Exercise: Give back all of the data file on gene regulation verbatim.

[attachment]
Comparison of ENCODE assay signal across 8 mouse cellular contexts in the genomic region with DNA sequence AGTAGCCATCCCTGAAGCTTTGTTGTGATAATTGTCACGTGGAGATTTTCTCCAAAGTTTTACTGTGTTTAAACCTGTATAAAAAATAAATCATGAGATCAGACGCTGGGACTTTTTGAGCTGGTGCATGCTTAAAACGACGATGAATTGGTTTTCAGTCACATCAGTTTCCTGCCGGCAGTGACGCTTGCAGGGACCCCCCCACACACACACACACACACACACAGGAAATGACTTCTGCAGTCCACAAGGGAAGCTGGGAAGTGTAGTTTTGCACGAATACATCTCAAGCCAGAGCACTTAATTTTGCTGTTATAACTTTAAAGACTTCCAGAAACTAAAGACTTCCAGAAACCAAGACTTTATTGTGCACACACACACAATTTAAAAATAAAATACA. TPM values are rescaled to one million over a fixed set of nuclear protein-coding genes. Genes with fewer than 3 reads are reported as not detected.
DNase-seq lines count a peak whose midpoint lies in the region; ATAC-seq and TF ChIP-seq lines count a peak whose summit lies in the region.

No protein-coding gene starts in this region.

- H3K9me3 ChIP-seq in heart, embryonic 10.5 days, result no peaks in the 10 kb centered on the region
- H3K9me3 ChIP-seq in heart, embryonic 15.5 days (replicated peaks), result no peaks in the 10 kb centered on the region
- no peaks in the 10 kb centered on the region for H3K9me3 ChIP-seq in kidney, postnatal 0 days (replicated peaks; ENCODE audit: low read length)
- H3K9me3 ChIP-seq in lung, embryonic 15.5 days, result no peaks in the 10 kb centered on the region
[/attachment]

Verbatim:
Comparison of ENCODE assay signal across 8 mouse cellular contexts in the genomic region with DNA sequence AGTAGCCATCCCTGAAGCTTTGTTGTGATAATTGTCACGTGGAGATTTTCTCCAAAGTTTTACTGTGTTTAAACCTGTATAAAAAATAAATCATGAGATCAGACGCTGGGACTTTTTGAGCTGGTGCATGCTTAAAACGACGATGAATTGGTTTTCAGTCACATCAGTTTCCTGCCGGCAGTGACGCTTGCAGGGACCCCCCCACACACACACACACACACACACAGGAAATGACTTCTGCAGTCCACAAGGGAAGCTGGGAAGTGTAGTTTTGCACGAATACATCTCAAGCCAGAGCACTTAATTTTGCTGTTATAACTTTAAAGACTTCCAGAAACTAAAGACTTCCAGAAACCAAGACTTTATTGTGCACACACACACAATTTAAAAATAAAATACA. TPM values are rescaled to one million over a fixed set of nuclear protein-coding genes. Genes with fewer than 3 reads are reported as not detected.
DNase-seq lines count a peak whose midpoint lies in the region; ATAC-seq and TF ChIP-seq lines count a peak whose summit lies in the region.

No protein-coding gene starts in this region.

- H3K9me3 ChIP-seq in heart, embryonic 10.5 days, result no peaks in the 10 kb centered on the region
- H3K9me3 ChIP-seq in heart, embryonic 15.5 days (replicated peaks), result no peaks in the 10 kb centered on the region
- no peaks in the 10 kb centered on the region for H3K9me3 ChIP-seq in kidney, postnatal 0 days (replicated peaks; ENCODE audit: low read length)
- H3K9me3 ChIP-seq in lung, embryonic 15.5 days, result no peaks in the 10 kb centered on the region